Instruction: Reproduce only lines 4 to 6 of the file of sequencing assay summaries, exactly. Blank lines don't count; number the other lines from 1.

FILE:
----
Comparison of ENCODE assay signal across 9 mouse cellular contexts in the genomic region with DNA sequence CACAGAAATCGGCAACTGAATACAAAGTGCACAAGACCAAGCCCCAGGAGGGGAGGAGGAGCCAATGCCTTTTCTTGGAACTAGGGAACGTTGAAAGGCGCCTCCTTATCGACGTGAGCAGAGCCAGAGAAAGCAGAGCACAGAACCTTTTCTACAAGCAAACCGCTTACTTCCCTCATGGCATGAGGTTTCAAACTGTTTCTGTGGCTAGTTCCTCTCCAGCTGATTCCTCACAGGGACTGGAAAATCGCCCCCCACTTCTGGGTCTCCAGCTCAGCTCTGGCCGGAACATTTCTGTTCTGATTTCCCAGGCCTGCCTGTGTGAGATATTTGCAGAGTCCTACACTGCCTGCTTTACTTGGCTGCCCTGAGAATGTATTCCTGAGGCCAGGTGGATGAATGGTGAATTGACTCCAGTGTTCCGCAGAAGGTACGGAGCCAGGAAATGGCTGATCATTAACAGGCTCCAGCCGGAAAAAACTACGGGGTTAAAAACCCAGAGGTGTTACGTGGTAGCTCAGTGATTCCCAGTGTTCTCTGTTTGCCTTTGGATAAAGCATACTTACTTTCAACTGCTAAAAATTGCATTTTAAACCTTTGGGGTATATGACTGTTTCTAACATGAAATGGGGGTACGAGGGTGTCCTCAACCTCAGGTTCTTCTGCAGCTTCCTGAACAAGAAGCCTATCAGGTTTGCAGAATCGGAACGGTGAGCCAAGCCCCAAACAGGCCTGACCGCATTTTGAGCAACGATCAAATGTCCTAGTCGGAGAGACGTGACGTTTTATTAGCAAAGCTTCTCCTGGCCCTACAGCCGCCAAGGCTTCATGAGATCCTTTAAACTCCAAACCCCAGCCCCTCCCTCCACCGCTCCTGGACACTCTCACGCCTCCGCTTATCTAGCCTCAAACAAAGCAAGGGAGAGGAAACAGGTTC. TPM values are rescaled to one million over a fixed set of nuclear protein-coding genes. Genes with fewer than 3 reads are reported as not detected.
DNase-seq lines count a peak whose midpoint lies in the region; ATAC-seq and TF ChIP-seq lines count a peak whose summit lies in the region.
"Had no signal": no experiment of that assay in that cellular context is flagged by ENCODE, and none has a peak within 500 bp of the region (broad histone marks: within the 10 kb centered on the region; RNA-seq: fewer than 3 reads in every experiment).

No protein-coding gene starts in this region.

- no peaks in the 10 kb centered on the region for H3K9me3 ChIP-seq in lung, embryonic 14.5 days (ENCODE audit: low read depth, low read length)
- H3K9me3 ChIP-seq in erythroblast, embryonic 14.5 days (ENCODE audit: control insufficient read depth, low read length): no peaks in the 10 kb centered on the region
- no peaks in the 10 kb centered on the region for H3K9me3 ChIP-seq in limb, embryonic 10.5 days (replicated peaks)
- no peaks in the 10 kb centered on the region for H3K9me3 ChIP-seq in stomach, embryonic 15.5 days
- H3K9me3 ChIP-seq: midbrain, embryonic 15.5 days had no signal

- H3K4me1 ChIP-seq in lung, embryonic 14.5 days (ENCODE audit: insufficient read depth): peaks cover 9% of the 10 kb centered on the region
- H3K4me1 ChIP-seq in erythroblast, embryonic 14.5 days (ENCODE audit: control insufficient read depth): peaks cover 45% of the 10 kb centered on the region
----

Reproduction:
No protein-coding gene starts in this region.

- no peaks in the 10 kb centered on the region for H3K9me3 ChIP-seq in lung, embryonic 14.5 days (ENCODE audit: low read depth, low read length)
- H3K9me3 ChIP-seq in erythroblast, embryonic 14.5 days (ENCODE audit: control insufficient read depth, low read length): no peaks in the 10 kb centered on the region